Intelligent transport systems

The Internet of Things (IoT) is a lot more than a buzzword: devices in homes, offices, cities, factories, public transport networks, and more, are now talking to each other. This is now a core part of the fabric of our lives. The IoT includes intelligent transport systems that are able to support transport corridors like the neural networks in our bodies support our densely interconnected brain cells.

Intelligent transport network technologies are existing and available but haven’t reached their full potential to assist with vehicle flow and passenger movement to therefore translate into initiatives that achieve decarbonisation.

The digital data collected from these systems could allow network operators in the future to better understand traffic movements along corridors and determine performance measures for traffic operations and road asset maintenance. They could deliver better travel reliability and real-time traveller information for road users: private and freight.

This ability to optimise existing roads can be developed and extended to produce a variety of environmentally sustainable outcomes:

  • Reducing fuel use and lowering carbon emissions from vehicles with fewer stop-starts by road users, and potentially reducing drag via platooning.
  • Bus lanes (taxis and motorcycles permitted) increasing transit system operating efficiency, directly benefiting bus passengers, and encouraging drivers to shift from car to public transport.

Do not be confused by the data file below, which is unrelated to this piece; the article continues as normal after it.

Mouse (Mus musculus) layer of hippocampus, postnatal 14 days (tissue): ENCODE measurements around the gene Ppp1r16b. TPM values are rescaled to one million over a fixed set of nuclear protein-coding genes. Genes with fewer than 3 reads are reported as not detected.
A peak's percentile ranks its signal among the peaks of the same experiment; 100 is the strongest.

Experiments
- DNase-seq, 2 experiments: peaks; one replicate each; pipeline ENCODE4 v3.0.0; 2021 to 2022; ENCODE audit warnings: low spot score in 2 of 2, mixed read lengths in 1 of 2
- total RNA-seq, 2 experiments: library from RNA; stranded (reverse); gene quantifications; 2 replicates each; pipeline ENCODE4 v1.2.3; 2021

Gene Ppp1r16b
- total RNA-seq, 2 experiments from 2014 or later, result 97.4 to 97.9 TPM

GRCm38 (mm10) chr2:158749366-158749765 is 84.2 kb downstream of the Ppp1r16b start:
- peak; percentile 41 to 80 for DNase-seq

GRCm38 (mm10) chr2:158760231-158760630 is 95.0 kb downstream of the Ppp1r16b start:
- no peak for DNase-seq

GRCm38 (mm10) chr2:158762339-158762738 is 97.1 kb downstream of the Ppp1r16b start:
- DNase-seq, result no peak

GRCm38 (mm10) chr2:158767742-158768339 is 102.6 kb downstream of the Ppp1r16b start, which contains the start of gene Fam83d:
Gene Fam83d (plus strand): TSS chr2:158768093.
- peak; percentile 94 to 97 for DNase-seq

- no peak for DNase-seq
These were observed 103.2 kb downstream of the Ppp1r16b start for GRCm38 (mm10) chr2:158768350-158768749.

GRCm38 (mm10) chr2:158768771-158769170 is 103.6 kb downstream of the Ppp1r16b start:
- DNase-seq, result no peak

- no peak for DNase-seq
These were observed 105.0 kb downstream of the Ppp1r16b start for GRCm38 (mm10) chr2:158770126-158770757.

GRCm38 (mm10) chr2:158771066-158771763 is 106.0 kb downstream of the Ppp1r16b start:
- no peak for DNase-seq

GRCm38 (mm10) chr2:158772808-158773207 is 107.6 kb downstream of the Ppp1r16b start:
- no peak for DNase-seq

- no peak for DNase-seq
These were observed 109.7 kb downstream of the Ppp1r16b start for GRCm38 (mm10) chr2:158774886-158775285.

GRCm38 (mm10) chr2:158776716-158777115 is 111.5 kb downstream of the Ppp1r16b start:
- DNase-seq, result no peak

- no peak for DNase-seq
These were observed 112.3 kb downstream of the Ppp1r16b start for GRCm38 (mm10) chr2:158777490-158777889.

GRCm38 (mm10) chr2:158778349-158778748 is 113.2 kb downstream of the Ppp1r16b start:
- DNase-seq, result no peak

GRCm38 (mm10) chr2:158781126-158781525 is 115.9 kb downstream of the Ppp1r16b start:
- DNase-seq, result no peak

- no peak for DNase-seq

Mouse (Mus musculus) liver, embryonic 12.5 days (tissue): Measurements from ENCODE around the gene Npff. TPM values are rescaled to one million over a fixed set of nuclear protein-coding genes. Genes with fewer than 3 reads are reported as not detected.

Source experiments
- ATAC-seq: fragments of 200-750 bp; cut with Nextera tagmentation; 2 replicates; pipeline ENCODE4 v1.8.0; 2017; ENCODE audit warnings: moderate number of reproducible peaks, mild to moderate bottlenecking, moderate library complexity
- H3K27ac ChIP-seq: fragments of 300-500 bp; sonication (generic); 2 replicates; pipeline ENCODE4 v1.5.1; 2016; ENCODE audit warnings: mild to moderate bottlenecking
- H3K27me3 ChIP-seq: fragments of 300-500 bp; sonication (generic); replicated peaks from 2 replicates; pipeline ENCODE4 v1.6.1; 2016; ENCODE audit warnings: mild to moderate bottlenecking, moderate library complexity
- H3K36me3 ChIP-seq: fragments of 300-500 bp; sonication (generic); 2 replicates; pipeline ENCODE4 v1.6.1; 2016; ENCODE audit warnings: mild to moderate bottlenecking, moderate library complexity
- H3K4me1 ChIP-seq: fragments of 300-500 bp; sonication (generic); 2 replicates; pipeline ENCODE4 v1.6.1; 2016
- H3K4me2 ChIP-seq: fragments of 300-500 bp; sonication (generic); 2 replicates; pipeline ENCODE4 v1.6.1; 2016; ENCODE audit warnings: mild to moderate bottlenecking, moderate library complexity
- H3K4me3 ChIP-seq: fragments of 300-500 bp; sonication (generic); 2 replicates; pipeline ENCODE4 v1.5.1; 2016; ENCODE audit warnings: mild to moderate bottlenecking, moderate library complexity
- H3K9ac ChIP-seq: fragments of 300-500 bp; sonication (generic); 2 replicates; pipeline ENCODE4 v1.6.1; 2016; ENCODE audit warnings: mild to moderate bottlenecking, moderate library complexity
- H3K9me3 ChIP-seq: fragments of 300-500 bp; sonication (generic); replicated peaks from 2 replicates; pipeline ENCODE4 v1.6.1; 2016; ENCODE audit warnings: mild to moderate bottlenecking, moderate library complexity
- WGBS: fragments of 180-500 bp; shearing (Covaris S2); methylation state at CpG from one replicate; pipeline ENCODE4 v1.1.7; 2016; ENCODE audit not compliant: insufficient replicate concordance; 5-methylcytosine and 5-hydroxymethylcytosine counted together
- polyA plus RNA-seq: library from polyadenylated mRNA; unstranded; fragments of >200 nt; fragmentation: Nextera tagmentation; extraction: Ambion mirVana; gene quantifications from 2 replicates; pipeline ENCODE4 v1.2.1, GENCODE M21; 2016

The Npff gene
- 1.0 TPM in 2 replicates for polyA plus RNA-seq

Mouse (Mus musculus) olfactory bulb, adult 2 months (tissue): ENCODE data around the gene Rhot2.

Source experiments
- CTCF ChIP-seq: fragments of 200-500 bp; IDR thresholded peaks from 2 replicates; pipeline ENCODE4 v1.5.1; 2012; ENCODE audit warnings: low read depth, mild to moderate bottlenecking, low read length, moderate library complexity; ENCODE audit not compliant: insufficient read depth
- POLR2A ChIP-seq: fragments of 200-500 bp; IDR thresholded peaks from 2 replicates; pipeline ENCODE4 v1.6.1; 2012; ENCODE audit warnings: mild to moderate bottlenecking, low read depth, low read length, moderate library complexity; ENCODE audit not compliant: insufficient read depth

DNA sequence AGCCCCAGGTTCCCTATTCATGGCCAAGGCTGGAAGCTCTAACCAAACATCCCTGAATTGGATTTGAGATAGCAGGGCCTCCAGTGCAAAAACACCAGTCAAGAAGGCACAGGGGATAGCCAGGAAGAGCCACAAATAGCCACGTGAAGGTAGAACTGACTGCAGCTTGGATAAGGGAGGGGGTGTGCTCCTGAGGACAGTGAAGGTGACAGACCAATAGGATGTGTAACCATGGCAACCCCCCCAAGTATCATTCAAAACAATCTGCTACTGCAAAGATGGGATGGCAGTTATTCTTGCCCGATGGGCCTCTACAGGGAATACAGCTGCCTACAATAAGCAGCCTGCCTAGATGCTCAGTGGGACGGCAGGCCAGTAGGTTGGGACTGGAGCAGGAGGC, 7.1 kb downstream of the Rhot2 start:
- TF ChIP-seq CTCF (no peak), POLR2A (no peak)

• Freight management – helping to reduce emissions by improving load factor, finding optimal delivery routes, and improving delivery times.

The road ahead: Safer, cleaner, and more reliable

The market alone is unlikely to achieve the innovations presented in this paper. It will take collaboration within (and across) industries, energy suppliers, public transport network operators, governments, policymakers, businesses and communities. It will take true leadership, foresight and vision and there will be speed bumps along the way.

However, through these innovations our world could ultimately end up with road networks that offer less congestion, are safer, and can be maintained predictively – all contributing factors to decarbonisation.


About the authors

Peter Algie, Associate, Integrated Transport and Mobility, Aurecon. Peter has a strong drive towards a world where waste is seen as a valuable commodity and where clean energy improves the bottom line. Only when this happens can there be mass market adoption and real change towards a more sustainable world.

Ben McGarry, Future Energy Capability Leader, Aurecon. Recognised as one of Engineers Australia’s Most Innovative Engineers in 2019, Ben McGarry is a forward-thinking innovator in the Australian energy market, having worked in energy strategy, infrastructure advisory, project development, project engineering and technology R&D roles in Australia and the US.

Liz Root, Associate, Environment and Planning, Aurecon. Liz brings local and global experience working with organisations and infrastructure delivery teams. She has a real depth of experience in applying sustainability rating frameworks, including the Infrastructure Sustainability Council framework to deliver social, environmental, and cultural outcomes on projects.

Nial O’Brien, Capability Leader for Roads at Aurecon. With more than 20 years of experience, Nial is responsible for roads and highways services at Aurecon. Nial is passionate about the future of roads and what they can offer if we change our mindset about how they are used and managed.